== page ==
In San Diego, Gootman describes an “eco-system, connecting firms and educational institutions.” A recent article in Blueprint has this to say about San Diego: “Thanks to a combination of top-notch universities, world-renowned research institutes and a somewhat lackluster downtown, a slow and methodical tech growth has taken place over the past two decades and shaped the city into the booming innovation center it is today.”

Minneapolis St. Paul, says Finkle, “is at the top of their game in many ways. They have specific individual industry clusters and they work them hard. Unemployment overall is very low.”

Another city Finkle considers worthy of note is Cleveland, which, he says, is often linked with Baltimore. “The Cleveland Foundation and private organizations fund economic development in a big way.” The “funding stream” also involves Dan Gilbert, Quicken Loans founder and majority owner of the Cleveland Cavaliers, who Finkle comments, “sees a significant upside in investing in downtown real estate.”

Gootman also has Kansas City on his radar. Its “Kansas City Rising” campaign is a long-term vision for the greater Kansas City region. “They’re looking at big goals, strategies, trade, ideas and people, and prioritizing core industries,” he says.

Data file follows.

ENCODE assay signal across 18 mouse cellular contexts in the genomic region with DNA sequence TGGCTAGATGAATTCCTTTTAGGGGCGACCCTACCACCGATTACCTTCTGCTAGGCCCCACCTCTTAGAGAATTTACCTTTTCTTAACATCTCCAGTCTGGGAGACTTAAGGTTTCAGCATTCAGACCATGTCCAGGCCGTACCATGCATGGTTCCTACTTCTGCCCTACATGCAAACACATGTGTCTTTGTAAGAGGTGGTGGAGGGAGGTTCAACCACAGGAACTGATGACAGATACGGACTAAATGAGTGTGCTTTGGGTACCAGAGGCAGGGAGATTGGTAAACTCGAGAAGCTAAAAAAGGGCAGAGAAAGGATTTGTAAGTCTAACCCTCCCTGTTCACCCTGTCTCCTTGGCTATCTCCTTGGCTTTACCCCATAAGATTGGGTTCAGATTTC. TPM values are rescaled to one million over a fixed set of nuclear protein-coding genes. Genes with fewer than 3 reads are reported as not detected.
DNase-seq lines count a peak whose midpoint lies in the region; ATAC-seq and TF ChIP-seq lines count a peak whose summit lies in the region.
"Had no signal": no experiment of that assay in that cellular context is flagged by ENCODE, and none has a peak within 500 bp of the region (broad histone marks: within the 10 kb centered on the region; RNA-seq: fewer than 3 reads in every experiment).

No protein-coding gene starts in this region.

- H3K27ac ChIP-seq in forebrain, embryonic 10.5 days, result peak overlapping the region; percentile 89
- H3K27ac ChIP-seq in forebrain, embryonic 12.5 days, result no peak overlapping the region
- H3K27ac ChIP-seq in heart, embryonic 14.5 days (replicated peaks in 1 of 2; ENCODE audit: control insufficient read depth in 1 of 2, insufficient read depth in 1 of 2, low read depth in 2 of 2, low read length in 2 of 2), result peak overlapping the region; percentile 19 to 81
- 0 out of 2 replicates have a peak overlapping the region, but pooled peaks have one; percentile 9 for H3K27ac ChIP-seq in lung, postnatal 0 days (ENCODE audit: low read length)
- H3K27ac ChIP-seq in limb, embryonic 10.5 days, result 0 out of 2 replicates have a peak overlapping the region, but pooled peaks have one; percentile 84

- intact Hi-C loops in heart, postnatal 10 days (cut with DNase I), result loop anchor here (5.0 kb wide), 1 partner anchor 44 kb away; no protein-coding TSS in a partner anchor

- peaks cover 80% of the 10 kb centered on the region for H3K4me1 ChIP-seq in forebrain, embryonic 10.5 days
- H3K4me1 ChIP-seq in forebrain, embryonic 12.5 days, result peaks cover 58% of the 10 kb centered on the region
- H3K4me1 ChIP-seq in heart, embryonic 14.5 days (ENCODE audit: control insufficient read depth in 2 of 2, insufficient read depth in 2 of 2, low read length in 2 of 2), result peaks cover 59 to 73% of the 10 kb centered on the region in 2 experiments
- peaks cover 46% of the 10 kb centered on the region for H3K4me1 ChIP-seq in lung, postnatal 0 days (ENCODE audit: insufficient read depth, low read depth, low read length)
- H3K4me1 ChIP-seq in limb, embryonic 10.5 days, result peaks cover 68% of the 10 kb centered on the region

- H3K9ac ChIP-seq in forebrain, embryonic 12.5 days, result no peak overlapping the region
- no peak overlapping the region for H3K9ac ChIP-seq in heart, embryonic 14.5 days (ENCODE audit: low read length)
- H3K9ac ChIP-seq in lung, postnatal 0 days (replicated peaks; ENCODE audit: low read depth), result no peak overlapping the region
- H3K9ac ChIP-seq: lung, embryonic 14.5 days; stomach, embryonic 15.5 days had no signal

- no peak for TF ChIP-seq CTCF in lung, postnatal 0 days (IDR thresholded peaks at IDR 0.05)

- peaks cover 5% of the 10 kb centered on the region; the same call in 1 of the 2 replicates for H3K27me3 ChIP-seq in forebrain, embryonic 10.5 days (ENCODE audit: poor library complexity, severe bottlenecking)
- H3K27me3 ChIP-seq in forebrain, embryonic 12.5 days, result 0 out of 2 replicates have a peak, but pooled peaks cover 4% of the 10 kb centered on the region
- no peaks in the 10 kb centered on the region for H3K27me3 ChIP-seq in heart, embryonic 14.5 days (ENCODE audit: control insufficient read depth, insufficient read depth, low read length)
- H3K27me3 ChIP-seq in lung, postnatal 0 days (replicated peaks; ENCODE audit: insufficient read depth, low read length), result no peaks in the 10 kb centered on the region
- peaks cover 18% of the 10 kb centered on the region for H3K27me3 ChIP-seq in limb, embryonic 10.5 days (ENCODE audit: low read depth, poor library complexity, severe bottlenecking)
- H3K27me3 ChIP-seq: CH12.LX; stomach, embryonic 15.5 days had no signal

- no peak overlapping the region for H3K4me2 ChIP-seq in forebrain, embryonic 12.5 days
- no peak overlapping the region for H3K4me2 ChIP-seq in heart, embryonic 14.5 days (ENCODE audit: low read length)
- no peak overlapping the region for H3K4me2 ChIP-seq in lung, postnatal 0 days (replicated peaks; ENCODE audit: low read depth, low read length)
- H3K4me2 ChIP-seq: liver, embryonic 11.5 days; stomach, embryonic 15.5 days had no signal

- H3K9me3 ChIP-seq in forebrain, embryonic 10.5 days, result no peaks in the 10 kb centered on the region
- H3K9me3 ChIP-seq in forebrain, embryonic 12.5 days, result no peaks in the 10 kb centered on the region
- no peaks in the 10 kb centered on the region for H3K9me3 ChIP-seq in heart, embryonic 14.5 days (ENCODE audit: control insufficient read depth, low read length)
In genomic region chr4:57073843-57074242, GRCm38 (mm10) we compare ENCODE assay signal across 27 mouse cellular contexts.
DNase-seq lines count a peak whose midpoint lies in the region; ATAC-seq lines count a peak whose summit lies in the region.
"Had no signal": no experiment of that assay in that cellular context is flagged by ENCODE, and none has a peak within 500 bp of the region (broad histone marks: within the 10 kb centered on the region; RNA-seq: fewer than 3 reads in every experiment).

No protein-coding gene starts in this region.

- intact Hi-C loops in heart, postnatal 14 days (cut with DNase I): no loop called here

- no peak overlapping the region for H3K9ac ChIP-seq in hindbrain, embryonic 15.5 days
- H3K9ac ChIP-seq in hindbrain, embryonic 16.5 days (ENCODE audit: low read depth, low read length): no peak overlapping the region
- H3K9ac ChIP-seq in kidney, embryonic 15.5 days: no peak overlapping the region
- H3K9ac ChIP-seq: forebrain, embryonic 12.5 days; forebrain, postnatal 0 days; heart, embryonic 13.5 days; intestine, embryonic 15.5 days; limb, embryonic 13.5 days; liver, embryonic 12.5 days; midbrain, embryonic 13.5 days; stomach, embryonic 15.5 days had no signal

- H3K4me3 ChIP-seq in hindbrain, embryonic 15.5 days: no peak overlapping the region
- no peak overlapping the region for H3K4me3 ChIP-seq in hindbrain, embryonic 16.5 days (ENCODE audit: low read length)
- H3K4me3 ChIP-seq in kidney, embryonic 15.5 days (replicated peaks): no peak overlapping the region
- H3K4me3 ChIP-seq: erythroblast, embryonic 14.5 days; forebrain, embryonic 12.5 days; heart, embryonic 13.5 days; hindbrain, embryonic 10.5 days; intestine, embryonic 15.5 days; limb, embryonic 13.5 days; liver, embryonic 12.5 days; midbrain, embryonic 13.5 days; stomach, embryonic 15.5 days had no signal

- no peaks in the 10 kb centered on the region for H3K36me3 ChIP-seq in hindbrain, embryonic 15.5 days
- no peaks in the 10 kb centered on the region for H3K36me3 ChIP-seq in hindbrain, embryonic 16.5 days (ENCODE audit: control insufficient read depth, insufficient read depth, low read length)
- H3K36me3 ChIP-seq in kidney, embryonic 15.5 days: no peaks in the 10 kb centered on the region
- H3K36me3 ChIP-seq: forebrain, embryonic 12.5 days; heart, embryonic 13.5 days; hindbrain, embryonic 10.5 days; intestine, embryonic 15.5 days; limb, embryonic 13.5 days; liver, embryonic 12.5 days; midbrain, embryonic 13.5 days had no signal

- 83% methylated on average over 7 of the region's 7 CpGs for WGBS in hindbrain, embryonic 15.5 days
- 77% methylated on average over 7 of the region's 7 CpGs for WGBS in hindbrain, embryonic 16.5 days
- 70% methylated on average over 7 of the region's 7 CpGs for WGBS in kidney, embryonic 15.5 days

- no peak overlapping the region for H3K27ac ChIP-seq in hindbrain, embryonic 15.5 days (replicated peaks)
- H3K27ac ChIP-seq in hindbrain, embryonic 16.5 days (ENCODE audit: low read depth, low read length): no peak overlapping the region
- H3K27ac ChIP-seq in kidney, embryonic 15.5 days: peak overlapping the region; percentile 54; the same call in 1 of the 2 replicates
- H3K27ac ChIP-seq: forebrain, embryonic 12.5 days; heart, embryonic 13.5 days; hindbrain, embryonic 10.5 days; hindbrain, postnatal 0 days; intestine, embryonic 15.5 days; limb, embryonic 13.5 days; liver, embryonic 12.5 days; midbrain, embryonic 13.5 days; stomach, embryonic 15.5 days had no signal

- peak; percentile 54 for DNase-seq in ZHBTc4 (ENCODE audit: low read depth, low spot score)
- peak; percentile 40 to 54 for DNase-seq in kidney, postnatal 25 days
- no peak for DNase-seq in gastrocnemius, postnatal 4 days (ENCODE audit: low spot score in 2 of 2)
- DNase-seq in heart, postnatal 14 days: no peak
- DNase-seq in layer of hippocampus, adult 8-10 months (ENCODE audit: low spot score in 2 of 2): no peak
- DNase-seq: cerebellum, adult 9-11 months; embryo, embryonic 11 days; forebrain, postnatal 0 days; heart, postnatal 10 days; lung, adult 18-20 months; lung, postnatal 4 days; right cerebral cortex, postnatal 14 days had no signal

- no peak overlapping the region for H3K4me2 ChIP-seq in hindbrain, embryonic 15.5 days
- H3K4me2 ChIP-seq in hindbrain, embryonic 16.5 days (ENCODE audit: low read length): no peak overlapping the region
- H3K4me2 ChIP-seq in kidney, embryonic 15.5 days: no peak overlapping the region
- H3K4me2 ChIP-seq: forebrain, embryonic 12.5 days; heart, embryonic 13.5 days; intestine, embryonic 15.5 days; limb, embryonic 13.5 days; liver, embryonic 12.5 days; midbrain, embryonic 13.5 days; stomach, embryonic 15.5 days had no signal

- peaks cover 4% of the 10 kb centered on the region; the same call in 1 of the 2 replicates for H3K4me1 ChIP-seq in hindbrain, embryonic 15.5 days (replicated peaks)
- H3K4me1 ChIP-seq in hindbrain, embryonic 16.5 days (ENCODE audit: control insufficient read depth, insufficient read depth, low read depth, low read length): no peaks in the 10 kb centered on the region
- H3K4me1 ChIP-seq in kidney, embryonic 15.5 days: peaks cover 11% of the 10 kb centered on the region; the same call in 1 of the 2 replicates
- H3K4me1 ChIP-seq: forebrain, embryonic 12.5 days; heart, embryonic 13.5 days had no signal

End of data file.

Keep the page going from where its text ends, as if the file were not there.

Thinking Big

What these disparate locations have in common, note both Gootman and Finkle, is that all economic actors are united around a big idea and working together on a comprehensive effort to drive economic growth in their regions. Strategy, collaboration, and consistent messaging about the market are imperative to success.

According to Thomas Friedman, the New York Times columnist and author, “The national government…is way too big to keep up with the pace of change.” It’s cities and regions that will drive economic growth and prosperity.

Greater Baltimore, in spite of its many assets, has been stagnant post-recession, while peer markets advance. Establishing a clear vision for economic growth in a global marketplace will require all economic actors within the region to think bigger, bolder, and differently.

There’s no time to waste.